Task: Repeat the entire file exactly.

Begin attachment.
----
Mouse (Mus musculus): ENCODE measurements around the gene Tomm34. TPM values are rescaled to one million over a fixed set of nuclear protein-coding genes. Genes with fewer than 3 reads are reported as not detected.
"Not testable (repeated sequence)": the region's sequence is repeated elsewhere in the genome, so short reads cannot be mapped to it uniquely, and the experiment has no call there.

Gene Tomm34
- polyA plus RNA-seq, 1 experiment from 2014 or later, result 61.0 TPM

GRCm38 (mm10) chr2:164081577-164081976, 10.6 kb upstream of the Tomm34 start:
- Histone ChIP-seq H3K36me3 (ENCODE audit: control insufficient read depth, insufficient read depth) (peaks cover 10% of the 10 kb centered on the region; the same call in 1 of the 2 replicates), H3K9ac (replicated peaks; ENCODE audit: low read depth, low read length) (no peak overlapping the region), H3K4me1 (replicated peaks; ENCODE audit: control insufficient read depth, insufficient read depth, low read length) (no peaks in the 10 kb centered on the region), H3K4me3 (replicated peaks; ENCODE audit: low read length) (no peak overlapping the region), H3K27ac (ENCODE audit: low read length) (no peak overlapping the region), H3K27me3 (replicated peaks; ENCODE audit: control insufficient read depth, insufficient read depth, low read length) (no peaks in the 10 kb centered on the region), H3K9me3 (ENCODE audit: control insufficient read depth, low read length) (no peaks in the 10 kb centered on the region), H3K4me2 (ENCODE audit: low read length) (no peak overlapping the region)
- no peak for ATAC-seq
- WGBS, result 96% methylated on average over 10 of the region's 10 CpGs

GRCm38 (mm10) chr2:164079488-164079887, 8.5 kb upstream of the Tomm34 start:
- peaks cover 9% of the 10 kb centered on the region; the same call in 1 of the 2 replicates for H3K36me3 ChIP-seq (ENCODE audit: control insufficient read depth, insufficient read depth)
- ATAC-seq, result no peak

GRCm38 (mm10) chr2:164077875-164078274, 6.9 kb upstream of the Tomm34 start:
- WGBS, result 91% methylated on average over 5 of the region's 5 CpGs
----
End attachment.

Mouse (Mus musculus): ENCODE measurements around the gene Tomm34. TPM values are rescaled to one million over a fixed set of nuclear protein-coding genes. Genes with fewer than 3 reads are reported as not detected.
"Not testable (repeated sequence)": the region's sequence is repeated elsewhere in the genome, so short reads cannot be mapped to it uniquely, and the experiment has no call there.

Gene Tomm34
- polyA plus RNA-seq, 1 experiment from 2014 or later, result 61.0 TPM

GRCm38 (mm10) chr2:164081577-164081976, 10.6 kb upstream of the Tomm34 start:
- Histone ChIP-seq H3K36me3 (ENCODE audit: control insufficient read depth, insufficient read depth) (peaks cover 10% of the 10 kb centered on the region; the same call in 1 of the 2 replicates), H3K9ac (replicated peaks; ENCODE audit: low read depth, low read length) (no peak overlapping the region), H3K4me1 (replicated peaks; ENCODE audit: control insufficient read depth, insufficient read depth, low read length) (no peaks in the 10 kb centered on the region), H3K4me3 (replicated peaks; ENCODE audit: low read length) (no peak overlapping the region), H3K27ac (ENCODE audit: low read length) (no peak overlapping the region), H3K27me3 (replicated peaks; ENCODE audit: control insufficient read depth, insufficient read depth, low read length) (no peaks in the 10 kb centered on the region), H3K9me3 (ENCODE audit: control insufficient read depth, low read length) (no peaks in the 10 kb centered on the region), H3K4me2 (ENCODE audit: low read length) (no peak overlapping the region)
- no peak for ATAC-seq
- WGBS, result 96% methylated on average over 10 of the region's 10 CpGs

GRCm38 (mm10) chr2:164079488-164079887, 8.5 kb upstream of the Tomm34 start:
- peaks cover 9% of the 10 kb centered on the region; the same call in 1 of the 2 replicates for H3K36me3 ChIP-seq (ENCODE audit: control insufficient read depth, insufficient read depth)
- ATAC-seq, result no peak

GRCm38 (mm10) chr2:164077875-164078274, 6.9 kb upstream of the Tomm34 start:
- WGBS, result 91% methylated on average over 5 of the region's 5 CpGs